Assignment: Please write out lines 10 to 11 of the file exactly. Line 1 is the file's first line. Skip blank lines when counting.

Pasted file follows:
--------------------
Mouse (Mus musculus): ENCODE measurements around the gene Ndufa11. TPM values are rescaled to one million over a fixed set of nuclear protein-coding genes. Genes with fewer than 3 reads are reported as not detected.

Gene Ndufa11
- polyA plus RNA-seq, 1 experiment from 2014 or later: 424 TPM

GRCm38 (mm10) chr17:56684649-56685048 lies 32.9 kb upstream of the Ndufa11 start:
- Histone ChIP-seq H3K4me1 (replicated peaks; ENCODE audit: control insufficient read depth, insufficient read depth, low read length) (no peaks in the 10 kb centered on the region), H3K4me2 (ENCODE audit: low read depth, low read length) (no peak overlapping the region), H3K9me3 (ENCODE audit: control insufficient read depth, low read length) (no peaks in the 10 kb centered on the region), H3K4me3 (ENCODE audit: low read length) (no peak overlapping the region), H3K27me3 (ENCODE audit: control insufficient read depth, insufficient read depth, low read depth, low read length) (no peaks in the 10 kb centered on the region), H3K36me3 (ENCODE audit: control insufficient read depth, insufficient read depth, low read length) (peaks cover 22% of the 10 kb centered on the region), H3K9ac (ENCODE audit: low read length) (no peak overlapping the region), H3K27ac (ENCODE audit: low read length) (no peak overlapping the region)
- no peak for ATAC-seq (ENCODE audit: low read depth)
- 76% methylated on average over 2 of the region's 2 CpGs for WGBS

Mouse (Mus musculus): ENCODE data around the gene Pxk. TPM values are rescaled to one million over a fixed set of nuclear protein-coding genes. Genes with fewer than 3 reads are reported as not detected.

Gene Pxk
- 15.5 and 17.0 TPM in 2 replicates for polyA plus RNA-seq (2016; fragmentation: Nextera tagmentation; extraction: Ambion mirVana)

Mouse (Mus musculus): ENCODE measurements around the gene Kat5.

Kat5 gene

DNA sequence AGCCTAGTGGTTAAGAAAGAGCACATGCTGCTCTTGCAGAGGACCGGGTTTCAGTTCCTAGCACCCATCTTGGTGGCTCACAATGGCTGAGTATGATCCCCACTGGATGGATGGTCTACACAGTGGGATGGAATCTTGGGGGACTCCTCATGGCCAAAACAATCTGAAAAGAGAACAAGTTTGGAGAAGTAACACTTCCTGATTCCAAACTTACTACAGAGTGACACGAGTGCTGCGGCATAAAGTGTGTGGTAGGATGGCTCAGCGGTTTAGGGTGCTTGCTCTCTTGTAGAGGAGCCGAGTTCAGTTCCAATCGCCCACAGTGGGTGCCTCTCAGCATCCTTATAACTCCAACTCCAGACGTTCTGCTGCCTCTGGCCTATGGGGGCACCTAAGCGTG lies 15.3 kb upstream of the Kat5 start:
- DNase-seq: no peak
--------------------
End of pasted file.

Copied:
- 15.5 and 17.0 TPM in 2 replicates for polyA plus RNA-seq (2016; fragmentation: Nextera tagmentation; extraction: Ambion mirVana)

Mouse (Mus musculus): ENCODE measurements around the gene Kat5.